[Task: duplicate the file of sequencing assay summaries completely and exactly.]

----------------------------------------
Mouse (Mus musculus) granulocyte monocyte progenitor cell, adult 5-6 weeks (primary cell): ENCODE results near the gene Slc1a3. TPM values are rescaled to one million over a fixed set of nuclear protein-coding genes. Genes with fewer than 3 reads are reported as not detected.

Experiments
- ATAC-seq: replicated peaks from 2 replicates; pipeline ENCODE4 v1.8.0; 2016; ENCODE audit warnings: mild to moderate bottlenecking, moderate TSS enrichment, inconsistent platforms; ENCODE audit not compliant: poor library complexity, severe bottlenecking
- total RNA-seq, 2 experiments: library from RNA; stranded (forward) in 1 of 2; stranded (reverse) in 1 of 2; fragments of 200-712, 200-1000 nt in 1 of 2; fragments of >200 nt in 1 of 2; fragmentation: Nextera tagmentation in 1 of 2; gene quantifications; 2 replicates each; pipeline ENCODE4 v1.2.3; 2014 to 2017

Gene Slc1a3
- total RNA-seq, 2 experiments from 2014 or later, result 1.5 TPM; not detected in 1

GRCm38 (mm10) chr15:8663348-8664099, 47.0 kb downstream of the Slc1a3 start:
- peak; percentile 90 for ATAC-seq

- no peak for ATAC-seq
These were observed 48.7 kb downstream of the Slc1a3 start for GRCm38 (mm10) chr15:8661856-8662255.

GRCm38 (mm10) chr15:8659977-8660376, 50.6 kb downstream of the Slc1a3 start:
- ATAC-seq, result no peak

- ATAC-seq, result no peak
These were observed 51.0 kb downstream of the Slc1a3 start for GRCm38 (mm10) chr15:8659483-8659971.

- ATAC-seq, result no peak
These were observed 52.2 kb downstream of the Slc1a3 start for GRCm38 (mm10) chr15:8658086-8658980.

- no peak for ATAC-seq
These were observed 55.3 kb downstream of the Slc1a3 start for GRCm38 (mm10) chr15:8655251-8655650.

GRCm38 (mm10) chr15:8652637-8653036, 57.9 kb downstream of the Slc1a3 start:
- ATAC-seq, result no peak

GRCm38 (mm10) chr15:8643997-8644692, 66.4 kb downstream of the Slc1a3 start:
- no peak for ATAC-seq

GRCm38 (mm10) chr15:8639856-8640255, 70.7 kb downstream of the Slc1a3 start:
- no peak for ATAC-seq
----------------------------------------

Mouse (Mus musculus) granulocyte monocyte progenitor cell, adult 5-6 weeks (primary cell): ENCODE results near the gene Slc1a3. TPM values are rescaled to one million over a fixed set of nuclear protein-coding genes. Genes with fewer than 3 reads are reported as not detected.

Experiments
- ATAC-seq: replicated peaks from 2 replicates; pipeline ENCODE4 v1.8.0; 2016; ENCODE audit warnings: mild to moderate bottlenecking, moderate TSS enrichment, inconsistent platforms; ENCODE audit not compliant: poor library complexity, severe bottlenecking
- total RNA-seq, 2 experiments: library from RNA; stranded (forward) in 1 of 2; stranded (reverse) in 1 of 2; fragments of 200-712, 200-1000 nt in 1 of 2; fragments of >200 nt in 1 of 2; fragmentation: Nextera tagmentation in 1 of 2; gene quantifications; 2 replicates each; pipeline ENCODE4 v1.2.3; 2014 to 2017

Gene Slc1a3
- total RNA-seq, 2 experiments from 2014 or later, result 1.5 TPM; not detected in 1

GRCm38 (mm10) chr15:8663348-8664099, 47.0 kb downstream of the Slc1a3 start:
- peak; percentile 90 for ATAC-seq

- no peak for ATAC-seq
These were observed 48.7 kb downstream of the Slc1a3 start for GRCm38 (mm10) chr15:8661856-8662255.

GRCm38 (mm10) chr15:8659977-8660376, 50.6 kb downstream of the Slc1a3 start:
- ATAC-seq, result no peak

- ATAC-seq, result no peak
These were observed 51.0 kb downstream of the Slc1a3 start for GRCm38 (mm10) chr15:8659483-8659971.

- ATAC-seq, result no peak
These were observed 52.2 kb downstream of the Slc1a3 start for GRCm38 (mm10) chr15:8658086-8658980.

- no peak for ATAC-seq
These were observed 55.3 kb downstream of the Slc1a3 start for GRCm38 (mm10) chr15:8655251-8655650.

GRCm38 (mm10) chr15:8652637-8653036, 57.9 kb downstream of the Slc1a3 start:
- ATAC-seq, result no peak

GRCm38 (mm10) chr15:8643997-8644692, 66.4 kb downstream of the Slc1a3 start:
- no peak for ATAC-seq

GRCm38 (mm10) chr15:8639856-8640255, 70.7 kb downstream of the Slc1a3 start:
- no peak for ATAC-seq